He doesn't quite take all the credit for the government, but the message is in there. It is also the argument that the government uses when it wants to beef up the effort the researchers in the UK put into turning that research into money. We are really really good at doing science, the argument goes, and with just a bit more effort we could make oodles of cash by innovating on the back of that research.

The question you have to ask is if there is any proof that this research excellence has much to do with the ability of companies in the UK to innovate. After all, as the report that prompted this outburst shows, the scientific disciplines where the country excels include biological, clinical, environmental, humanities, maths, pre-clinical and health, social sciences and business.

You can argue over how they manage to shoehorn some of those subjects into science, or whether they can provide the foundations for successful innovation. More important, though, is the simple minded bean counting nature of the exercise.

Plenty of countries do nicely thank you without featuring as high as the UK in these league tables. Just think Korea and Taiwan. Even Israel, whatever you think of the country's atrocious racism, does very nicely in several areas of technology.

The cue for Mr Wicks's comments is the report with the unfathomable title PSA target metrics for the UK research base. It has a detailed analysis that provides a field day for anyone who wants to theorise.

Take the first paragraph of the summary. This says:
"The UK’s strong international excellence has been achieved with lower investment compared to its competitors. On available OECD data, the UK has a relatively sparse density of people with research training. However, this has led to a high level of research productivity, in regard to both research publications and trained people."
The bit about lower investment could mean that we do it on the cheap, paying researchers badly. You could infer the same notion from the later statement that "The UK produces relatively more PhDs per unit HERD (Higher Education R&D spend) than most OSI comparator group nations." PhD students may not be as poverty stricken as they once were, but few live in the lap of luxury.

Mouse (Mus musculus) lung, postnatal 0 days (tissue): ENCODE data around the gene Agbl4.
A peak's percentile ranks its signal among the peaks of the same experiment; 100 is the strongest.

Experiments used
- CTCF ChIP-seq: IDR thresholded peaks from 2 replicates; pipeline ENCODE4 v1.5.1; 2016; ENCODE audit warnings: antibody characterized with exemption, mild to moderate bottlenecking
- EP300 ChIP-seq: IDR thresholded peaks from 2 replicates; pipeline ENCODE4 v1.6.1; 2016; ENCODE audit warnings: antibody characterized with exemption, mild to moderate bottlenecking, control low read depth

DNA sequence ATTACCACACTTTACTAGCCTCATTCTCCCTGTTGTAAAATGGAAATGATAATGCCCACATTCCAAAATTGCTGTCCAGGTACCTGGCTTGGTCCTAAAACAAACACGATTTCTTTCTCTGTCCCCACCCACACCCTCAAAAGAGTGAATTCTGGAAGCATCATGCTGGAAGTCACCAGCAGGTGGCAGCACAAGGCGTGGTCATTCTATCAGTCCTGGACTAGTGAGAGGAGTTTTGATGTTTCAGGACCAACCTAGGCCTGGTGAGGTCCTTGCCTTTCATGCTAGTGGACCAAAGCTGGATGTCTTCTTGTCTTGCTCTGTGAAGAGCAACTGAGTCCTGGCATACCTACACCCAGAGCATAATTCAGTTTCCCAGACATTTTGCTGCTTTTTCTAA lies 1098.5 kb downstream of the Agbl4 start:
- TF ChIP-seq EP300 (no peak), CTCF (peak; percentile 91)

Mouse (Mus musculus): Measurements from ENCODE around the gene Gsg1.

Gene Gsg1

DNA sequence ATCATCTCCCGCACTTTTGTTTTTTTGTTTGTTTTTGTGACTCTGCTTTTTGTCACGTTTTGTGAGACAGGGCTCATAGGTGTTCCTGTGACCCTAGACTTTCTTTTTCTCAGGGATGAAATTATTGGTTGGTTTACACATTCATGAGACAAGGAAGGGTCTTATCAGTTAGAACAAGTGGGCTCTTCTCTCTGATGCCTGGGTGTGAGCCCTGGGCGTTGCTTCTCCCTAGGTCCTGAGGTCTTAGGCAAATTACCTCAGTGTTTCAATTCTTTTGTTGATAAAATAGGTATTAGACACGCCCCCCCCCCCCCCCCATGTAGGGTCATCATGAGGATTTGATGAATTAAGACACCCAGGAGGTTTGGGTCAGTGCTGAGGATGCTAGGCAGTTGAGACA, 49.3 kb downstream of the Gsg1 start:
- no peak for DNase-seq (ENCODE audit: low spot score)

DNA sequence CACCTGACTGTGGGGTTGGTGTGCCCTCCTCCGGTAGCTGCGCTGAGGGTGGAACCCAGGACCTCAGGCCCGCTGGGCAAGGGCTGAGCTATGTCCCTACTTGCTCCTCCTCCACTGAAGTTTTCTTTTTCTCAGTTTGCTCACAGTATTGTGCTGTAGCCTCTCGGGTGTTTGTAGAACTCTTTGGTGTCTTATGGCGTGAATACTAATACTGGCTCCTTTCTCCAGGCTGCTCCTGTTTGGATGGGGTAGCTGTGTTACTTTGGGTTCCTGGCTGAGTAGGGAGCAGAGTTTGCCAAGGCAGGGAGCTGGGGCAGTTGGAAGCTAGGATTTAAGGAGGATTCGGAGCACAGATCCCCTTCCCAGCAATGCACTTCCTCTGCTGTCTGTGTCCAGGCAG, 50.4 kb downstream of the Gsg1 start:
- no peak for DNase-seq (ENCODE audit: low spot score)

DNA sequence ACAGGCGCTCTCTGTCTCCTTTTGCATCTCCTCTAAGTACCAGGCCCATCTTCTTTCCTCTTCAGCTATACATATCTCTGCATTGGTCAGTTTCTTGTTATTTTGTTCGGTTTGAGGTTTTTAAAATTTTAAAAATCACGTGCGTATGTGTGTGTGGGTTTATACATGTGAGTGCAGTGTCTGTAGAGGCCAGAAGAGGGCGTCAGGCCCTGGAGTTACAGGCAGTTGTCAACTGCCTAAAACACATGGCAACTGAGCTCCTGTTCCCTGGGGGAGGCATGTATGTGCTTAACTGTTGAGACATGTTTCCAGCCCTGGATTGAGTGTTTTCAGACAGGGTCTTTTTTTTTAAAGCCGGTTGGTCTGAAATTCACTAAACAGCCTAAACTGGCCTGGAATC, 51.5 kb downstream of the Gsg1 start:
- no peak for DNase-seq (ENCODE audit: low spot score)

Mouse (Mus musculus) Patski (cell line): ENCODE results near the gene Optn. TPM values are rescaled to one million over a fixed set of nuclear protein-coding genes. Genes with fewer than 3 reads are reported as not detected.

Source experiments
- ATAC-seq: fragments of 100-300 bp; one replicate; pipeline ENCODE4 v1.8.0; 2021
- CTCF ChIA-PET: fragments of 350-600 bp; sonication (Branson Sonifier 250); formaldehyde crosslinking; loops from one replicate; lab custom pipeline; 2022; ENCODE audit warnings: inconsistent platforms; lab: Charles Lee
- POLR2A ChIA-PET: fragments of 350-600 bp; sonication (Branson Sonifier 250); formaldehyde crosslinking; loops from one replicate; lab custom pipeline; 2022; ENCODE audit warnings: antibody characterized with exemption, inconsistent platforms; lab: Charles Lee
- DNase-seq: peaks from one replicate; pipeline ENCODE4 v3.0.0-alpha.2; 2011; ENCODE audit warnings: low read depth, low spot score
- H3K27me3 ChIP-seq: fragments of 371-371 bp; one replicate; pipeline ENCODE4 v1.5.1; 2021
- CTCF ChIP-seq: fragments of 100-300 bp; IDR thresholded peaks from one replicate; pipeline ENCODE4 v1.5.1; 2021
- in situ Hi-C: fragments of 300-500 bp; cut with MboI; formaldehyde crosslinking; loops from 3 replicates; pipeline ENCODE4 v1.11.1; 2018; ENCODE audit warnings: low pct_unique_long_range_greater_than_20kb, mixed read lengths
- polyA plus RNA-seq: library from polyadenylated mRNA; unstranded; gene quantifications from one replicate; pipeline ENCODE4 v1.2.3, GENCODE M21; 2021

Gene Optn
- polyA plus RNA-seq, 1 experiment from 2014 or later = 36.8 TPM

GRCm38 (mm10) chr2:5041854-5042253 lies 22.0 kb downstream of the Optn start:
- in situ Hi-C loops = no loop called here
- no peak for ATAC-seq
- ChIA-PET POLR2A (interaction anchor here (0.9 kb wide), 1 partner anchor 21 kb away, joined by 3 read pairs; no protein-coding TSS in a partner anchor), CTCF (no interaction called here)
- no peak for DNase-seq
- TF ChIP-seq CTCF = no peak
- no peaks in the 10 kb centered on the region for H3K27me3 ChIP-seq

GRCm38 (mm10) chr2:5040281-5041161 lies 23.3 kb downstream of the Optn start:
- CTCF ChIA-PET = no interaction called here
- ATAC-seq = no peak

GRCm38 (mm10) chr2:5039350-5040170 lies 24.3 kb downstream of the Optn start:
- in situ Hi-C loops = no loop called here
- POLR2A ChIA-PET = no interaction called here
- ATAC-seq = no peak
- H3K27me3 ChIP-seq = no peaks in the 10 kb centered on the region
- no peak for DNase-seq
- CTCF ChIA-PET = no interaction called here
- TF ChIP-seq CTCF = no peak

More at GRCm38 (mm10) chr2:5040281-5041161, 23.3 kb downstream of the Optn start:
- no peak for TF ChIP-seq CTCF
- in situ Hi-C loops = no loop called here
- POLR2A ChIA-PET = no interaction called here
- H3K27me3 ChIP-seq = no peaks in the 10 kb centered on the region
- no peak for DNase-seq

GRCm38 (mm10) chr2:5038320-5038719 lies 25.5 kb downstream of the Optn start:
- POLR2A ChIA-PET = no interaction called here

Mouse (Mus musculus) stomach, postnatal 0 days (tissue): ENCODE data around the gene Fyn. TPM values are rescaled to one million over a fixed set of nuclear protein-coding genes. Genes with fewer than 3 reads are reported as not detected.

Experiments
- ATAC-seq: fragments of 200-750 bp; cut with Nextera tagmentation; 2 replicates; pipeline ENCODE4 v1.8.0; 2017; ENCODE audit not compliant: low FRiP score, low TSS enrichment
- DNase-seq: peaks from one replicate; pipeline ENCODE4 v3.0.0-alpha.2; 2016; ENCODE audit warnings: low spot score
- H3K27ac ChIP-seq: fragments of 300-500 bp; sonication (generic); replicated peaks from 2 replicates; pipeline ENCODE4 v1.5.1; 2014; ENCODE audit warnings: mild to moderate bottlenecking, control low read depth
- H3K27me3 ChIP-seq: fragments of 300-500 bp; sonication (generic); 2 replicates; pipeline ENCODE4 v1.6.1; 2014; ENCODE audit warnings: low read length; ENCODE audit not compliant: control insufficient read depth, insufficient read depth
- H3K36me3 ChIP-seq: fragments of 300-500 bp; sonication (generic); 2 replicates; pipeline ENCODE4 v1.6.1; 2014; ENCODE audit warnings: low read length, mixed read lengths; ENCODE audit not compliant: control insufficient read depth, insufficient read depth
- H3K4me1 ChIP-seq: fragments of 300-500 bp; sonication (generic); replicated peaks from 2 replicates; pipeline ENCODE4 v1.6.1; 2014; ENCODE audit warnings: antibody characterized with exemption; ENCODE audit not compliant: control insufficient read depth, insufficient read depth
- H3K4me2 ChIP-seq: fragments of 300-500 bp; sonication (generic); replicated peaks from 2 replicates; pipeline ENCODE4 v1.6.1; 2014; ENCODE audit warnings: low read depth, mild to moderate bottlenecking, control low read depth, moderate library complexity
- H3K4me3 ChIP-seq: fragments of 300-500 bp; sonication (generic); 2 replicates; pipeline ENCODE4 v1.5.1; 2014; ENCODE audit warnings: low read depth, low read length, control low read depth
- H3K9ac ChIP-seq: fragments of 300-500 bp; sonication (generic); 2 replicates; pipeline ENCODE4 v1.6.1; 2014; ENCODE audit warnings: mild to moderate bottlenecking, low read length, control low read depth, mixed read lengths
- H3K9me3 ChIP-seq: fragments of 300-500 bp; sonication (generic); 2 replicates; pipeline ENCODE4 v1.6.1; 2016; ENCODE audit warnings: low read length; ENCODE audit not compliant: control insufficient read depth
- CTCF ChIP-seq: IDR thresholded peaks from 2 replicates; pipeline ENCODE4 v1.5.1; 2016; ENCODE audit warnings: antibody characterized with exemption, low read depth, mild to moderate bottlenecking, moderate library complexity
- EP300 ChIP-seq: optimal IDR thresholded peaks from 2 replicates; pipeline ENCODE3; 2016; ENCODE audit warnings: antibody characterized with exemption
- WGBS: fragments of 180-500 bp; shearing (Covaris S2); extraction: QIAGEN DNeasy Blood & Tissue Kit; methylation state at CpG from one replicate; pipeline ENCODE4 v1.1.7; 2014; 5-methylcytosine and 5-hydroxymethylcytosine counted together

The bit about the density of people could be a sign of inequities in the way the UK distributes its spending, a theory that will strike a chord with any scientists who operates outside the golden triangle of Oxford, Cambridge and London. Then again, those within the triangle might well point out that the fact that they are a money magnet is the reason why the UK punches above its weight.

In reality, you can probably pick over the data and come up with support for any crackpot theory you care to dream up, including those out out by the government.

04 April 2007

How does innovation work?

Like many countries, the UK has been screaming about the need for innovation. It is the only way to make the economy grow, says the official line. So Gordon Brown and Tony Blair have vied with one another to make the right noises about innovation and the science that, they believe, will make it happen. Spending more on science may not have quite the same Daily Mail appeal as throwing cash at health and education, but it has come out at least as well as these sinks of taxpayers' money. And yet we don't really know how innovation works.